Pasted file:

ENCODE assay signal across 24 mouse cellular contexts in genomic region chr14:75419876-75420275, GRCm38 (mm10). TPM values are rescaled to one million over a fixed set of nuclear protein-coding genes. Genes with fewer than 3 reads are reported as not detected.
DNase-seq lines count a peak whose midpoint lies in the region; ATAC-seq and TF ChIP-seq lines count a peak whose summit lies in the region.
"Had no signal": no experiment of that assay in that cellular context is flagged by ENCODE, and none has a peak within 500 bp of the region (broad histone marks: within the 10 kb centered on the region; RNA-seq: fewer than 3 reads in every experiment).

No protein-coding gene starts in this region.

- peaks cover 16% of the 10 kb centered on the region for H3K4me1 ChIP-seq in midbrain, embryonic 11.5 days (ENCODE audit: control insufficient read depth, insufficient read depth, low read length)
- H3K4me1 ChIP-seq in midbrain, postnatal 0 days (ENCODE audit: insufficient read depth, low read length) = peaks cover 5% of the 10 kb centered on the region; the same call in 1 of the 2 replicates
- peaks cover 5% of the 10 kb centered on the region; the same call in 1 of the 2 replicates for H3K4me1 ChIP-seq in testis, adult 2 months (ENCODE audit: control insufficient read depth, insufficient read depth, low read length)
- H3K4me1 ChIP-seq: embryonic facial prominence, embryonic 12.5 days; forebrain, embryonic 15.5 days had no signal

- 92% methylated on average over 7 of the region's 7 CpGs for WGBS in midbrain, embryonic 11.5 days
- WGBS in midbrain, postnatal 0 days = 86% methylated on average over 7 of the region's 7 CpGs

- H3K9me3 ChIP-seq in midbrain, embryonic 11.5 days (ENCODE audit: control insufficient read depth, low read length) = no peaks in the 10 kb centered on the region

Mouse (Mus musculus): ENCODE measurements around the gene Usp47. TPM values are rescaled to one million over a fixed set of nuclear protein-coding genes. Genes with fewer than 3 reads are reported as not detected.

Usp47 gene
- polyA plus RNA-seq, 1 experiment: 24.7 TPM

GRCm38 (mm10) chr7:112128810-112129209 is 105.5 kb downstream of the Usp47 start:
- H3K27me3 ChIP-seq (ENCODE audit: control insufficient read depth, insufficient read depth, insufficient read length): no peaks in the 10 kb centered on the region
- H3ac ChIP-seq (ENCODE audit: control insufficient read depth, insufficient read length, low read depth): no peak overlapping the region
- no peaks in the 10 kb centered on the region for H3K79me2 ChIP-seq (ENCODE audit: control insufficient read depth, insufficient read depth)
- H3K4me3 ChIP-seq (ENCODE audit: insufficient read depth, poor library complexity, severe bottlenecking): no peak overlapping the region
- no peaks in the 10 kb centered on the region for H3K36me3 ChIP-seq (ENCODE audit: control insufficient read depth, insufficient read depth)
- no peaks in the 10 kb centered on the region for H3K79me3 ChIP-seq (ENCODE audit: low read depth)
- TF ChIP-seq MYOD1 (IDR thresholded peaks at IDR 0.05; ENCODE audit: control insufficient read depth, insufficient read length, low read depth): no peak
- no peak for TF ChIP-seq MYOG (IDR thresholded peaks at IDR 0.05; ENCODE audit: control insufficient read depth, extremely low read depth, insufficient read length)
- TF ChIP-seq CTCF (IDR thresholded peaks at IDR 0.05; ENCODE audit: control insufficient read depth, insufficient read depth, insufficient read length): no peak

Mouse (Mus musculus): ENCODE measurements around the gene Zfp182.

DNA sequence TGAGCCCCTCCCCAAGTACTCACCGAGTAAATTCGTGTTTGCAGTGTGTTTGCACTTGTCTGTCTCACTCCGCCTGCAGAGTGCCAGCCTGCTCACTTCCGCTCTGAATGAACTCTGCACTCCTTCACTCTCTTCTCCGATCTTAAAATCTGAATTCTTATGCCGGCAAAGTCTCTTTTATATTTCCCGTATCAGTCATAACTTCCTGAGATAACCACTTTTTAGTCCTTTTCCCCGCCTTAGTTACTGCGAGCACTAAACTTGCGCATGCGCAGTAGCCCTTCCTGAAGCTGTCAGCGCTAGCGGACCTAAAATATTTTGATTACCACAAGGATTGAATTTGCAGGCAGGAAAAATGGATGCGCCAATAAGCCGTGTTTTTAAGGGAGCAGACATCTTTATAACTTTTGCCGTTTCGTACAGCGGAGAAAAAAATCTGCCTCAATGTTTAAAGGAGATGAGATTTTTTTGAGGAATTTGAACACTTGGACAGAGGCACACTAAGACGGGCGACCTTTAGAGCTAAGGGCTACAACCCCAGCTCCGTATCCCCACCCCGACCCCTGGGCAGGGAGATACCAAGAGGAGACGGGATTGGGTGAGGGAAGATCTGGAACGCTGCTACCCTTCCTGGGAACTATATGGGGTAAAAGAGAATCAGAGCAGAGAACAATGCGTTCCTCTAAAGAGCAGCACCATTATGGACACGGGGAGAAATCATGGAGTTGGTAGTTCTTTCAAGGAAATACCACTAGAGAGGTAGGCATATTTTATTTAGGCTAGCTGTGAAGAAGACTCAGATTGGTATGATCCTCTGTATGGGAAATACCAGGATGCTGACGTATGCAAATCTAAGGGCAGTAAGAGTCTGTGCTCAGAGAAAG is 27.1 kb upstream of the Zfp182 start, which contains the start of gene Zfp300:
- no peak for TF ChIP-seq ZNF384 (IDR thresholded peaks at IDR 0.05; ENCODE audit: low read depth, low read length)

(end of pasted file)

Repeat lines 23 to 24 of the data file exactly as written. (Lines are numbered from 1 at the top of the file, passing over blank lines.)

- no peak for TF ChIP-seq MYOG (IDR thresholded peaks at IDR 0.05; ENCODE audit: control insufficient read depth, extremely low read depth, insufficient read length)
- TF ChIP-seq CTCF (IDR thresholded peaks at IDR 0.05; ENCODE audit: control insufficient read depth, insufficient read depth, insufficient read length): no peak